At 80 years old, President Joe Biden is not only the oldest president in American history, but he is also on track to break that record again should he win his re-election bid in 2024.
It’s an issue voters care about; polls have shown time and time again that Americans would rather see a younger Democratic presidential candidate replace Joe Biden on the ticket.
An ABC News and The Washington Post poll released on July 2, 2023, also found a huge majority – some 68% of Americans – saying that the president is just too old to serve a second term.
It’s a problem that’s unlikely to get better, with the president getting older – and arguably less coherent and competent – by the day.
Now that the president’s re-election campaign is already underway and the Democratic primaries are quickly approaching, however, there is a small and narrowing window for the Democratic party to change its collective mind and choose somebody new.
Robert Kennedy Jr. hopes he’ll be the nominee, instead. So does Marianne Williamson. The only “young” candidate the Democrats can realistically hope for is 58-year-old Vice President Kamala Harris – the woman most people assume would replace Biden should he step down before the election.
The chances of that happening are slim. Arguably, the man with the closest shot at taking the nomination from Biden is Kennedy – but even the Kennedy camp must know that taking the nomination away from a sitting president, even one as unpopular as Joe Biden, is hard to achieve.
But that doesn’t mean Democrats – or those more sympathetic to their politics – aren’t admitting that there is a problem.
Here’s What The Atlantic Has to Say on Joe Biden
In an op-ed for The Atlantic – hardly an outlet sympathetic to the GOP – Eliot Cohen, a Never Trumper and prominent national security expert who opposed Donald Trump in 2016, called on President Joe Biden to step aside.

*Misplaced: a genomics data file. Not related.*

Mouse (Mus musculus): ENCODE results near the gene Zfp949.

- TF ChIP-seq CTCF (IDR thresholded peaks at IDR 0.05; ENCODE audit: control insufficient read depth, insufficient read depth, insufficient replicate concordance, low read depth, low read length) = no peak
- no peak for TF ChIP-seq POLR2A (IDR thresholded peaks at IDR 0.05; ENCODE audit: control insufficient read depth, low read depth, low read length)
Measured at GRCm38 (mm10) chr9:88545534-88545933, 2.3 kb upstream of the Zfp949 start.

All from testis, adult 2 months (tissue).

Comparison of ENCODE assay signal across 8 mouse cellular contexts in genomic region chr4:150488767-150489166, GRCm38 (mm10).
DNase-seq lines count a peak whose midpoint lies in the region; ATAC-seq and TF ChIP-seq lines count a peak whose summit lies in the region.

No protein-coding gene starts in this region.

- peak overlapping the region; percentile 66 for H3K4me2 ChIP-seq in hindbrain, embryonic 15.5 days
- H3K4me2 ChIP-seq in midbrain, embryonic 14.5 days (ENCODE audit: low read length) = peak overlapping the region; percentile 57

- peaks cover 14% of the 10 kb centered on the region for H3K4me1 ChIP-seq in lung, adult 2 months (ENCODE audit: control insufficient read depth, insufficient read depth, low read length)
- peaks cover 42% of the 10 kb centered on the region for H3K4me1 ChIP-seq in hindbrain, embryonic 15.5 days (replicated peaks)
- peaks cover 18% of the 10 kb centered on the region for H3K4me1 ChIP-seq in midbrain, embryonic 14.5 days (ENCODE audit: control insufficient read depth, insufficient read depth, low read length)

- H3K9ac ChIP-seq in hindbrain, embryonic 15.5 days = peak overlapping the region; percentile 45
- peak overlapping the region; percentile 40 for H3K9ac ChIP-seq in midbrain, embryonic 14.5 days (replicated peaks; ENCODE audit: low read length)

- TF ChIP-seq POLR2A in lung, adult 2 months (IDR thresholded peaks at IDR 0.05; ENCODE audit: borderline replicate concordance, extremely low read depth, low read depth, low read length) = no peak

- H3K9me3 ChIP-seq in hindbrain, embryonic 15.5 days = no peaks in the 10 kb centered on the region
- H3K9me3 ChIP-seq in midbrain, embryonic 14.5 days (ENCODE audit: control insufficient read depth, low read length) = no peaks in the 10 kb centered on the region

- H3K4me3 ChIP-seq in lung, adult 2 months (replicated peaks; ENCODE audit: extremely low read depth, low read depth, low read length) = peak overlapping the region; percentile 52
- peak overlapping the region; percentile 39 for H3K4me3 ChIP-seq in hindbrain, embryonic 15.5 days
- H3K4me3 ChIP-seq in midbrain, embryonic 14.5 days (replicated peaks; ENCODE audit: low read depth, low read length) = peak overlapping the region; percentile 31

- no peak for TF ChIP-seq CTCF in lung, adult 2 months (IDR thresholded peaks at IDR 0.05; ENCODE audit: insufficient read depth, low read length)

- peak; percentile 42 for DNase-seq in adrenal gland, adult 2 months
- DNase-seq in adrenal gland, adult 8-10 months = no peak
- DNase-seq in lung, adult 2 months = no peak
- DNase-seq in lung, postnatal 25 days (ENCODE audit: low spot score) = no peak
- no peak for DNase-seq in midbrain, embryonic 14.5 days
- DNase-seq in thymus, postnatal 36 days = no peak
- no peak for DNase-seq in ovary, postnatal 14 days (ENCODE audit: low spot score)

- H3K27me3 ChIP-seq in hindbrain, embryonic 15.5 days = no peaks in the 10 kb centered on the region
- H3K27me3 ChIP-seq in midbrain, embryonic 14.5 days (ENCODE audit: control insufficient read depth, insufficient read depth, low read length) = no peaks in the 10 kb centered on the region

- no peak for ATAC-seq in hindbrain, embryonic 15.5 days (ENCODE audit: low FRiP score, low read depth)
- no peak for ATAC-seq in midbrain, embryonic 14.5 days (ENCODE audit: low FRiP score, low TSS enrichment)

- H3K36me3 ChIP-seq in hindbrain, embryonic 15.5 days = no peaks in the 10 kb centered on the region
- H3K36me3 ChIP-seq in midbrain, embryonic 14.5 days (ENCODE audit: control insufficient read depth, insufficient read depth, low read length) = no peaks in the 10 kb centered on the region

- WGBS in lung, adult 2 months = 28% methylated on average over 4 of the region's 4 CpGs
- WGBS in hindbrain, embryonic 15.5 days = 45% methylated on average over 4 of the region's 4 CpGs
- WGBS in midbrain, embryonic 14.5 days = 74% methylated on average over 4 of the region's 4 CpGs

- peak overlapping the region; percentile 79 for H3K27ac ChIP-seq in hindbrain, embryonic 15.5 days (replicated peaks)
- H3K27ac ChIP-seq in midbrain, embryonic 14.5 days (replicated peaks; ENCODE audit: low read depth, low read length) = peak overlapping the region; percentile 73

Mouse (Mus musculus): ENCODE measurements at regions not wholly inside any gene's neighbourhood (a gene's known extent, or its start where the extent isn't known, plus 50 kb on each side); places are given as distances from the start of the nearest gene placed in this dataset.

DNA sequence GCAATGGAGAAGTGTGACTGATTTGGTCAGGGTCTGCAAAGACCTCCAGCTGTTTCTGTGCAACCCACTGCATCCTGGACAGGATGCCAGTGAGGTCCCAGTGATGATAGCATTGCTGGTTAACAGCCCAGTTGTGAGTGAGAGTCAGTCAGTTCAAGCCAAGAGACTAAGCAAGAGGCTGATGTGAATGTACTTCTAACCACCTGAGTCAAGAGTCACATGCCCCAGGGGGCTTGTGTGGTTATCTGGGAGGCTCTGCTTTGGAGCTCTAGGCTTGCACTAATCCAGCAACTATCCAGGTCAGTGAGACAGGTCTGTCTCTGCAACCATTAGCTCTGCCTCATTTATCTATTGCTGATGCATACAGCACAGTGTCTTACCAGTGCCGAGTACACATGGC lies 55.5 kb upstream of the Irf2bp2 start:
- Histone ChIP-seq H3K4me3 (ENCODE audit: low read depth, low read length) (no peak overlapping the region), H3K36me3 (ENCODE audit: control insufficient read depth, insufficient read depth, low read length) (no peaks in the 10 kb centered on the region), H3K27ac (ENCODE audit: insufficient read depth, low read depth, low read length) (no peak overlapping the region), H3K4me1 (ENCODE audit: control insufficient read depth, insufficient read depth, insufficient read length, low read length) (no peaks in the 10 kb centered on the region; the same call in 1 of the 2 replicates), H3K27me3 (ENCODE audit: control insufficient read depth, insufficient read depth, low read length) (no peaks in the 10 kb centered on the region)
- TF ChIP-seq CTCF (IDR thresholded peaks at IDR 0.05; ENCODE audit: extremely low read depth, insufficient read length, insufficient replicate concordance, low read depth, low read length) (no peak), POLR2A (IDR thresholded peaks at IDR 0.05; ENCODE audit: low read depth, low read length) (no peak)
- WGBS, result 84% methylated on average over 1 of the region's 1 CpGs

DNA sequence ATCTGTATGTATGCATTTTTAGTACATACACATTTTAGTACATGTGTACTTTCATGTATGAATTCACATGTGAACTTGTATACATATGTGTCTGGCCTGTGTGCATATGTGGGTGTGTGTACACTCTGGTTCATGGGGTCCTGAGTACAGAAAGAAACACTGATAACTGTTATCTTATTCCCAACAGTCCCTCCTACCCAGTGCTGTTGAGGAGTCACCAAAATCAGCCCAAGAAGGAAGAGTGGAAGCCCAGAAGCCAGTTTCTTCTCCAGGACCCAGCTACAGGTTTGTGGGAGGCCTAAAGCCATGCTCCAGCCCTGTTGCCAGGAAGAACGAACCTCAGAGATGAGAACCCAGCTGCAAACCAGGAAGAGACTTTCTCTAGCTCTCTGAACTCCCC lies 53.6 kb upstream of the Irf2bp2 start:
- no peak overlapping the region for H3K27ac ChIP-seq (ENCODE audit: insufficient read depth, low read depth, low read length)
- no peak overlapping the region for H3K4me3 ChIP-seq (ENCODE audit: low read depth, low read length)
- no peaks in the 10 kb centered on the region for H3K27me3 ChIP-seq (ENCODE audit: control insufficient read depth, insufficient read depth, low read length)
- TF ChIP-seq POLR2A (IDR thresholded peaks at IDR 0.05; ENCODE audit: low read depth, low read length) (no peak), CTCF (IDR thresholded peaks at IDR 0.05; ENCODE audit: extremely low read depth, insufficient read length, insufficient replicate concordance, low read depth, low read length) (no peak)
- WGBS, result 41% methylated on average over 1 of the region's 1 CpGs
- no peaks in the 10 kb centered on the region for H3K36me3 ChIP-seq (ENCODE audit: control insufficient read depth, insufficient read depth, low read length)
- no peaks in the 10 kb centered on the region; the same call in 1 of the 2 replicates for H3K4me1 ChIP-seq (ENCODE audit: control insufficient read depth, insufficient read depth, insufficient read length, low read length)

After expressing his gratitude for Biden’s defeat of Donald Trump in 2020, and spuriously claiming that the president “saved” the country, Cohen argued that he “has no business running for president at age 80.”
“I am as healthy as any late-middle-aged person (admittedly, I cringe at the word old, which tells you something right there) can be. But I know that at this stage, I do not have the energy I had a decade ago. I forget more things, and if my body does not hurt when I wake up in the morning, a little voice in my head asks whether I am dead and do not yet know it,” Cohen continued.
It’s exactly the same argument used by current Republicans, though perhaps worded more eloquently and void of the obvious hypocrisy that comes with their simultaneous backing of 77-year-old former President Donald Trump. Cohen isn’t the only person to recognize that the party is taking a risk with such an old president, though the reaction to his piece might offer an insight into how – and why – President Biden will still be the party’s nominee.
Cohen later admitted that his piece had attracted a “hateful” response, arguing that Republicans “do not have a monopoly on angry illiterates.”
There are, of course, plenty of angry, hateful, and yes, illiterate, Democrats out there.
They also happen to be the loudest voices – and the loudest voices in the Democratic Party are the ones who win. They are the ones who dictate policy. They are the ones who convinced the future vice president to defend BLM rioters in 2020, and to encourage a once “moderate” future president to advocate for extreme gender ideology.
President Biden is clearly too old to run again in 2024, but if the loudest voices in the Democratic Party want a puppet, then a puppet they will get.
Jack Buckby is 19FortyFive’s Breaking News Editor. He is a British author, counter-extremism researcher, and journalist based in New York. Reporting on the U.K., Europe, and the U.S., he works to analyze and understand left-wing and right-wing radicalization, and reports on Western governments’ approaches to the pressing issues of today. His books and research papers explore these themes and propose pragmatic solutions to our increasingly polarized society.